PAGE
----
In the case of Bachan Singh v. State of Punjab[10], Justice Bhagwati has emphasised that rule of law excludes arbitrariness and unreasonableness. To ensure this, he had suggested the importance of a democratic legislature and that its power should not be unfettered. This is one with the help of judiciary.

In another case Yusuf khan V. Manohar Joshi[11], SC  laid down the proposition that it is the duty of the State to preserve and protect the law and the Constitution and that it cannot permit any violent act which may negate the Rule of Law.

In the case of Secretary, State of Karnataka and Others v. Uma Devi and others[12], the bench of the Court laid down “Thus, it is clear that adherence to the rule of equality in public employment is a basic feature of our Constitution and since the Rule of law is the core of our Constitution, a Court would certainly be disabled from passing an order upholding a violation of Article 14 or in ordering the overlooking of the need to comply with the requirements of Article 14 read with Article 16.

Over the years, the Courts have used judicial activism to expand the concept of rule of law. For example, Courts are trying to establish a rule of law society in India by insisting on ‘fairness’. In Sheela Barse v. State of Maharashtra[13], the Supreme Court insisted on fairness to women in police lock-up and also drafted a code of guidelines for the protection of prisoners in police custody, especially female prisoners.

Rule of law and its development


The antonym of Rule of Law is the Rule of Person. Rule of Law is automatically ruled by men, for the law is inert and hence open to interpretation. There is an interference of administrative authority in almost all fields of industry, trade and service sector. There is a large amount of discretion involved in the administrative work (examples: taxation, control of basic industries, etc.).

Inequality can evolve from a very simple thing such as to discriminate payment to employees, as opposed to the rule of law. The case Frank Anthony Employees’ Union v. Union of India[14] is concerned with discrimination in payment to employees. This was held to violate the person’s right to equality and unreasonable categorisation of pensioners was held to be arbitrary in the case of Nakara v. Union of India.[15]

Rule of law cannot be construed in its true sense with respect to its principle of equality. There are a number of immunities given to bureaucrats and diplomats in India. No criminal proceedings can be raised against the President, Governor of State during his/her term of office. Privileges are given to parliamentarians with respect to legal actions against them.

Criticism of A.V. Dicey’s principles of Rule of Law

E.C.S wade criticised Dicey’s principles of rule of Law as being confined to the Whig tradition because it relates to the author’s attachment towards the same. His vision of law has an inherent ambiguity owing to its liberal origins. Being a positivist by nature, he recognised the principle of parliamentary sovereignty in addition to the Rule of Law. He defined parliamentary sovereignty as parliament’s right to make or unmake law and that no one has the power to override or set aside the legislation of Parliament.  This ability of parliament to change laws as and when it pleases defeats the concept of supremacy of law and hence proving the two concepts to be incompatible and inconsistent with each other. Besides this aspect, parliamentary decisions are based on majority and hence this could be scope for the usage of arbitrary powers.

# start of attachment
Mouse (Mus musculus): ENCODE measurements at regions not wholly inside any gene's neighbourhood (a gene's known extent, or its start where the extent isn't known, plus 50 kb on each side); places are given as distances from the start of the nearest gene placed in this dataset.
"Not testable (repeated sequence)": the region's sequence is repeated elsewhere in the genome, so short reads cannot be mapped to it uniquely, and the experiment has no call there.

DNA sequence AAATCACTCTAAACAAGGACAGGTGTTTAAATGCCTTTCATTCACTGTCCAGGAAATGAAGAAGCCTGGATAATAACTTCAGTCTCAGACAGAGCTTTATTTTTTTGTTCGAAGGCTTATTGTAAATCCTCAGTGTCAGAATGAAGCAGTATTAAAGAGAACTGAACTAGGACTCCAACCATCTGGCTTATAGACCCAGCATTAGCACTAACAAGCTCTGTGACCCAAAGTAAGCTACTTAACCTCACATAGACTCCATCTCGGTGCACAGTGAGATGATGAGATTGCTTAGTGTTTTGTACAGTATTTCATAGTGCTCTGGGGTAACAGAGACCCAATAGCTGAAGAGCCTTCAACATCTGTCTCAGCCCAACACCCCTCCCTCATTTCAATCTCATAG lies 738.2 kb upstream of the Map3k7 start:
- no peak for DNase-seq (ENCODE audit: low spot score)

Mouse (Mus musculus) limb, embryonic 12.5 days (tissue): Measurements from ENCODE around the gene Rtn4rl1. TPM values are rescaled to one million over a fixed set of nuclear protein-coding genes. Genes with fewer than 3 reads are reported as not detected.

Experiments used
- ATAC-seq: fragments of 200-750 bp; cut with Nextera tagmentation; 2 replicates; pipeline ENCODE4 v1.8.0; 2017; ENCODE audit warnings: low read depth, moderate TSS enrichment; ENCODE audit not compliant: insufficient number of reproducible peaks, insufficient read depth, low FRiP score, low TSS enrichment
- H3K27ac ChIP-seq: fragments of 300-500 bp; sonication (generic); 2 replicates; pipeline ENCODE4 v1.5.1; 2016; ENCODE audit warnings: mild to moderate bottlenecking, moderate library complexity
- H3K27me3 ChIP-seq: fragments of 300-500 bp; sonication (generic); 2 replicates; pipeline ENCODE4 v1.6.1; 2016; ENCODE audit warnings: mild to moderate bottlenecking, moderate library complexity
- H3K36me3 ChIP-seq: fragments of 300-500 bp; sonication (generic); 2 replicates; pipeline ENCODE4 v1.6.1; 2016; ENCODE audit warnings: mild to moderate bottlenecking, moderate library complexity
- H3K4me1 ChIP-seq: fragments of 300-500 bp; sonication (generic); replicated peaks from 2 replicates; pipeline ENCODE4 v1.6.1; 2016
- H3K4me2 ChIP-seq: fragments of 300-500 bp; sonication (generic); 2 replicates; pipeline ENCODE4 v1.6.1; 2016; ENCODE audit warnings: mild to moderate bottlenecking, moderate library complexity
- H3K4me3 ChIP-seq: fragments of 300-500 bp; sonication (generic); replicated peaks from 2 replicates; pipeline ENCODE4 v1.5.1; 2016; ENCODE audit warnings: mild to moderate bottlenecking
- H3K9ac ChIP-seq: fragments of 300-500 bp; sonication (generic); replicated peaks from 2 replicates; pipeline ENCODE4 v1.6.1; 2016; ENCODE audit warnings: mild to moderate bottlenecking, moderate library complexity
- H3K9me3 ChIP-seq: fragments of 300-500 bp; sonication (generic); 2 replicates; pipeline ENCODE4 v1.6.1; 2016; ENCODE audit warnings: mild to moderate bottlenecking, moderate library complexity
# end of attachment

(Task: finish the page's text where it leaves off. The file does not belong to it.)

Principle of equity acts more meaningful than the principle of equality. It would be unjust if the law failed to account and consider social differences and disadvantaged sections of the society. The simple presumption that everyone must be treated equally does not work for efficient governance.


The analysis shows that the application of Rule of law is widely common in India, however not in its concrete sense. With every legal theory stated, criticism is common, evolution and dynamic nature being its reason. However, the very essence and significance of the doctrine of Rule of Law cannot be ignored. Although the principles face criticism, it has proven to establish a part of the basic feature of the Indian Constitution.

[1] Geoffrey de Q Walker, The Rule of Law (1988) 159
[2] 1975 SCR (3) 333
[3] 1978 SCR (2) 621
[4] 1976 SCR 172
[5] 1950 SCR 594
[6] 2010 (11) SCC 1
[7] 1990 SCR (1) 535
[8] 1989 (2) SCC 754
[9] 1973 (4) SCC 225
[10] 1980 (2) SCC 684
[11] 2000 (2) SCC 696
[12] 1979 (4) SCC 507
[13] 1983 SC 378
[14] 1979 (2) SCC 124
[15] AIR 1983 SC 130